Court: United States District Court for the Northern District of Illinois, Eastern Division
Case Name: CXA Corp. v. Am. Family Ins. Co.
Citation: 2017 U.S. Dist. LEXIS 192773
After the plaintiff’s roof collapsed, they submitted an insurance claim which was denied by the defendant insurer. The plaintiff then sued the defendant insurance company for breach of contract. The defendant retained a structural engineering expert to offer testimony on whether the roof decay in the plaintiff’s building was “known to an insured” or “hidden from view,” and on whether the collapse of the roof took place in an abrupt manner. The plaintiff filed this motion to exclude the structural engineer expert’s testimony on the grounds that it was not based on generally accepted and tested methodology in the expert’s field.
Structural Engineer Expert
The structural engineering expert witness had 30+ years of experience in the design, construction, emergency stabilization, repair, and performance testing of residential, commercial, and industrial buildings, as well as public roads and bridges. He also had expertise in construction engineering and management. He was a licensed structural engineer, a licensed professional engineer, and held a Ph.D.
The structural engineering expert was a principal at an engineering and scientific investigation and analysis firm. He worked as a civil engineer in the Department of Public Works for the City of Chicago. He also served as a senior structural engineer for a cement association. The structural engineering expert witness also served as an adjunct professor at several universities.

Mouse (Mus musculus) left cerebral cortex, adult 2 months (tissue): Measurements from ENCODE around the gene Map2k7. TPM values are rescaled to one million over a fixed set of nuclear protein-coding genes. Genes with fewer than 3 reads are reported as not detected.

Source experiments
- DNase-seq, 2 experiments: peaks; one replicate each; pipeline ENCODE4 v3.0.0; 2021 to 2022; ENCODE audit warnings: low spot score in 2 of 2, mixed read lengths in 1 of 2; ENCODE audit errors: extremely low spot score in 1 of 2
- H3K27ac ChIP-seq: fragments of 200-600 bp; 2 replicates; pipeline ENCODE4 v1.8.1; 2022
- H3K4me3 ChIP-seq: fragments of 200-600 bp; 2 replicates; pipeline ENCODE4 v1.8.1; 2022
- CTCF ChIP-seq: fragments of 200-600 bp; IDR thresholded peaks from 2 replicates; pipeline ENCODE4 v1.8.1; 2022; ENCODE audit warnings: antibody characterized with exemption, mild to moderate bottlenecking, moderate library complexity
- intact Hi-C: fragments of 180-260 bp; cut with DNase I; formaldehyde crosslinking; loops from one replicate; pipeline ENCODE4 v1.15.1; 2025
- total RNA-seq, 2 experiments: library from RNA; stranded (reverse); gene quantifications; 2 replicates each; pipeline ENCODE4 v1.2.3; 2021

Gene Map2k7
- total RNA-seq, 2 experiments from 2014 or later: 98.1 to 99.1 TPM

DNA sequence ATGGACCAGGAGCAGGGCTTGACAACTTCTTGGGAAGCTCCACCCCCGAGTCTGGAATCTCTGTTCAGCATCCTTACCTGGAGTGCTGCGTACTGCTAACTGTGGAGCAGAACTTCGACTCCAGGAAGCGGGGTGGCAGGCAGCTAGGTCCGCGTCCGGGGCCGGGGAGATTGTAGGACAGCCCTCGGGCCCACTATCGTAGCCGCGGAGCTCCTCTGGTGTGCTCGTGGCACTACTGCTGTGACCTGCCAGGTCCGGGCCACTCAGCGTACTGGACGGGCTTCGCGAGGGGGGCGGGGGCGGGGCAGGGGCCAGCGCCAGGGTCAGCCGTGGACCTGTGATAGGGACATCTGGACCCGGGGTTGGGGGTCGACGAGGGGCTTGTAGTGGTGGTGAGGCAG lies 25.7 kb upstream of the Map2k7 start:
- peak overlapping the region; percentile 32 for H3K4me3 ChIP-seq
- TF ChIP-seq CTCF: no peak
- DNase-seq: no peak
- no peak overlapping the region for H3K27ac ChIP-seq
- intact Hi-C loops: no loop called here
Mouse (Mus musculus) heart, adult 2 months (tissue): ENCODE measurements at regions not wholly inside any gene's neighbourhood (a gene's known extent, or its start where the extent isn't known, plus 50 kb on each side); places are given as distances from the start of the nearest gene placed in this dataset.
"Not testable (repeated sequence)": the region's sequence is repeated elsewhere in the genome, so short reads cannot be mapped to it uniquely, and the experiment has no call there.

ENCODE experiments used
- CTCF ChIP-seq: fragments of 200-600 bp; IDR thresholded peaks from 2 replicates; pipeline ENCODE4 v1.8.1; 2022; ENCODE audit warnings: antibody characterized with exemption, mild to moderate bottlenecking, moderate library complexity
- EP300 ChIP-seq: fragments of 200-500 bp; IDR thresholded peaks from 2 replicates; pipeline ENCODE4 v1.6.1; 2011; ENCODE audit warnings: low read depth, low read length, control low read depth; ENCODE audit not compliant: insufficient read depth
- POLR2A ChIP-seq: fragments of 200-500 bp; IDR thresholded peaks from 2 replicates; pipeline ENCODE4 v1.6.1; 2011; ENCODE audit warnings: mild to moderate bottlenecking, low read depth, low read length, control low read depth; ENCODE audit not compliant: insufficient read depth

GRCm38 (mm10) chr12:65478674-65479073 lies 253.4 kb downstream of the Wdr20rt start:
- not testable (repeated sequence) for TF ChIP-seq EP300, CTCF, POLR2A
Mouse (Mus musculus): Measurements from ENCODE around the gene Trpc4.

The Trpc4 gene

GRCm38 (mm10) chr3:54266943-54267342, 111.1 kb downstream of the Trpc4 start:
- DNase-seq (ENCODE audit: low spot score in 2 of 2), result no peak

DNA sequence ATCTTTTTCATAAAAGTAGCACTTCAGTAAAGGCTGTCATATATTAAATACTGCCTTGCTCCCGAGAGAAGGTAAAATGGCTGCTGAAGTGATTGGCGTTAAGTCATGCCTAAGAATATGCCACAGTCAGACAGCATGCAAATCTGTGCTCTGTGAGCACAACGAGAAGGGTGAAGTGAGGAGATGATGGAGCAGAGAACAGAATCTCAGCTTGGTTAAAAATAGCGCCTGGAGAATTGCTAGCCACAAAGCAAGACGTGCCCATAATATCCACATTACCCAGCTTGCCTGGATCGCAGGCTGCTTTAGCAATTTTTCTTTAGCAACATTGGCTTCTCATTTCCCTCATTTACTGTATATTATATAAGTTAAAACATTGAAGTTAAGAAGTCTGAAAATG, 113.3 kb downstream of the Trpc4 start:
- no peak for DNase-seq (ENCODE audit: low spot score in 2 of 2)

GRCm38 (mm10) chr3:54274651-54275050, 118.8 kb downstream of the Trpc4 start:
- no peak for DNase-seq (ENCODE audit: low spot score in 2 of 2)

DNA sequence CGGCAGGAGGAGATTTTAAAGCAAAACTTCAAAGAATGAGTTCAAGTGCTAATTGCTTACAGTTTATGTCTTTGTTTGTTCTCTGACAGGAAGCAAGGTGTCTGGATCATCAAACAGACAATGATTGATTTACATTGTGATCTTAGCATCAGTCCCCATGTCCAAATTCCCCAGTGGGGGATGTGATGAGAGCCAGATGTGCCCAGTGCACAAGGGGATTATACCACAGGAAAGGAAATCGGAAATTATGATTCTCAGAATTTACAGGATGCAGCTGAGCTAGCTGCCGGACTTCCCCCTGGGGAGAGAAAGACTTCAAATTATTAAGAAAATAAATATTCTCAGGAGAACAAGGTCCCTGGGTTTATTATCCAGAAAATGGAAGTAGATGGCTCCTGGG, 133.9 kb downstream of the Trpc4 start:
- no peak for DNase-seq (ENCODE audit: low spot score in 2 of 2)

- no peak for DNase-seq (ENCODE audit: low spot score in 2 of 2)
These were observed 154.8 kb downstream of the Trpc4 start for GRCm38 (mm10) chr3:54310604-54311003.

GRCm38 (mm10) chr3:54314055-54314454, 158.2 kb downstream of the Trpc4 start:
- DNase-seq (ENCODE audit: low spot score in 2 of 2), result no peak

The expert had experience training response teams all over the country, helping them evaluate structures hit by natural and artificial disasters. The expert published numerous articles and research papers in multiple peer-reviewed reputed engineering journals.
The plaintiff sought to prevent the defendant’s structural engineer expert from testifying on the nature of the roof decay, whether it was clearly visible or even on whether it’s collapse was abrupt. The court noted that the structural engineer expert’s testimony was not enough to qualify as sufficiently reliable, as his opinion on the cause of the roof’s collapse was not based on reliable methodology. Furthermore, the structural engineering expert witness failed to explain how his hypothesis had been tested and whether it was accepted generally in the field. The court further noted that his conclusion was “connected to existing data only by the ipse dixit of the expert,” citing Kumho Tire Co., Ltd. v. Carmichael, 526 U.S. 137, paragraph 3.
The plaintiff’s motion to exclude the testimony of the defendant’s structural expert witness was granted.